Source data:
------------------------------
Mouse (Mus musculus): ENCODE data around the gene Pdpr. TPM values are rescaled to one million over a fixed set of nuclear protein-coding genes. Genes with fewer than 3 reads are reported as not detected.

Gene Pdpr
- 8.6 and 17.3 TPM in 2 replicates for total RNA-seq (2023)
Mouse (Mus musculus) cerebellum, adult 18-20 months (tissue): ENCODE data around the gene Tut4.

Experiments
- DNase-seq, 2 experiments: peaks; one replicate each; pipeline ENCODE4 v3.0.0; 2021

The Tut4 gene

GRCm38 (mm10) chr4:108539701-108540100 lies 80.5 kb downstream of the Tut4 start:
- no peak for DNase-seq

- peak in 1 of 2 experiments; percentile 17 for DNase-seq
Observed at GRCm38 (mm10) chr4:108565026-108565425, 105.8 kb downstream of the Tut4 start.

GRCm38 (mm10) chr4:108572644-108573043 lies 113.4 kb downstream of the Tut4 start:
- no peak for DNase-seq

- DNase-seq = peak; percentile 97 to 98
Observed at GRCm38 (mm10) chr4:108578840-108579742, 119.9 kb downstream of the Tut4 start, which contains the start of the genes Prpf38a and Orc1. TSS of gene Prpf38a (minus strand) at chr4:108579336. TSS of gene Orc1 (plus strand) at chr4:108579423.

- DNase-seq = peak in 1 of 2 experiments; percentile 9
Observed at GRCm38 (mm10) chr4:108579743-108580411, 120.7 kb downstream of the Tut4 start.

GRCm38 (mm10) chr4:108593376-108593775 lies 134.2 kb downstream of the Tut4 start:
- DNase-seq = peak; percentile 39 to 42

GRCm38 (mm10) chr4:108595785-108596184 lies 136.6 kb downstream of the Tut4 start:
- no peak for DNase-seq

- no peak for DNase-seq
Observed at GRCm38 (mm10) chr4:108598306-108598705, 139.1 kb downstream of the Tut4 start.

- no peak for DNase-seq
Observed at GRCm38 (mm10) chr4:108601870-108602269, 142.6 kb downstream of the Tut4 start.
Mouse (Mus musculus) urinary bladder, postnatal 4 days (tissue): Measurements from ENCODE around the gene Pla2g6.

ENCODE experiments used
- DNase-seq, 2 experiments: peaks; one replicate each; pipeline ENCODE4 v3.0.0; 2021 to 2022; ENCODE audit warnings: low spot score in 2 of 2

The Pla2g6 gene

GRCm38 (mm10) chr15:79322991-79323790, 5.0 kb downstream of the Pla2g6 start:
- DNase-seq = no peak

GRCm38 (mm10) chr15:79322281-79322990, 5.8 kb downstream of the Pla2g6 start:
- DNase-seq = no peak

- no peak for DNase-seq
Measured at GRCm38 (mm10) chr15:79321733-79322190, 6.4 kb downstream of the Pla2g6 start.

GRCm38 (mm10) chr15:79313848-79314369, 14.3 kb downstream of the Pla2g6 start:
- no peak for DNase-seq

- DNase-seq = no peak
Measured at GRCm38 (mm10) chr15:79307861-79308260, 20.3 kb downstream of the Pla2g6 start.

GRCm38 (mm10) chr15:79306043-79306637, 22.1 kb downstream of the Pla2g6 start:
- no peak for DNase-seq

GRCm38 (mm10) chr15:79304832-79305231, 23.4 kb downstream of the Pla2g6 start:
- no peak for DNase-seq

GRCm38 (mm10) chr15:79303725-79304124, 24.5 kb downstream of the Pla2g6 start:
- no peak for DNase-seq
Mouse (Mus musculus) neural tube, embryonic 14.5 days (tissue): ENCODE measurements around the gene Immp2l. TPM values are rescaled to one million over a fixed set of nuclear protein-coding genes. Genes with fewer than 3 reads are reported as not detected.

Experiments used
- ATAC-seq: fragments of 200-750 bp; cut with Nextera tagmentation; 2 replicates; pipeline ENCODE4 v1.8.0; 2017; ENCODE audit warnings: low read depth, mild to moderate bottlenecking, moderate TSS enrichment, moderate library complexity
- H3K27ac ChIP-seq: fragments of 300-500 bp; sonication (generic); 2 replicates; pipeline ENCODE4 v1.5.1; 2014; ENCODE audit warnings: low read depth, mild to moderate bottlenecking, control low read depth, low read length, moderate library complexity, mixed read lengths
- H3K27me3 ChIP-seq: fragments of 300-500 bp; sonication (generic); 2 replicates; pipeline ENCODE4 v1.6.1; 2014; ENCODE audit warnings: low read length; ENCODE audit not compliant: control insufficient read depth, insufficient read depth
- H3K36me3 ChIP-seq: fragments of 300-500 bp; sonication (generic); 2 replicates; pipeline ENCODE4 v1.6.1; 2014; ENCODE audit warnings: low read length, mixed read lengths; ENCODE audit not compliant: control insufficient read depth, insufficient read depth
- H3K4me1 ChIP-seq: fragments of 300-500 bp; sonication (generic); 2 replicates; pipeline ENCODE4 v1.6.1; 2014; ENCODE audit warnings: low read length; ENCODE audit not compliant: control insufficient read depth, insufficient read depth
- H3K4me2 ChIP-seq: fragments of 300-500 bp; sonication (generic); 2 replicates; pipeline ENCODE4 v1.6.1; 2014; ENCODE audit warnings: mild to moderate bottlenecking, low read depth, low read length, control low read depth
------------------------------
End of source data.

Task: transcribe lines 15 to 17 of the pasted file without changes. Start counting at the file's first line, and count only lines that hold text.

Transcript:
Observed at GRCm38 (mm10) chr4:108578840-108579742, 119.9 kb downstream of the Tut4 start, which contains the start of the genes Prpf38a and Orc1. TSS of gene Prpf38a (minus strand) at chr4:108579336. TSS of gene Orc1 (plus strand) at chr4:108579423.

- DNase-seq = peak in 1 of 2 experiments; percentile 9
Observed at GRCm38 (mm10) chr4:108579743-108580411, 120.7 kb downstream of the Tut4 start.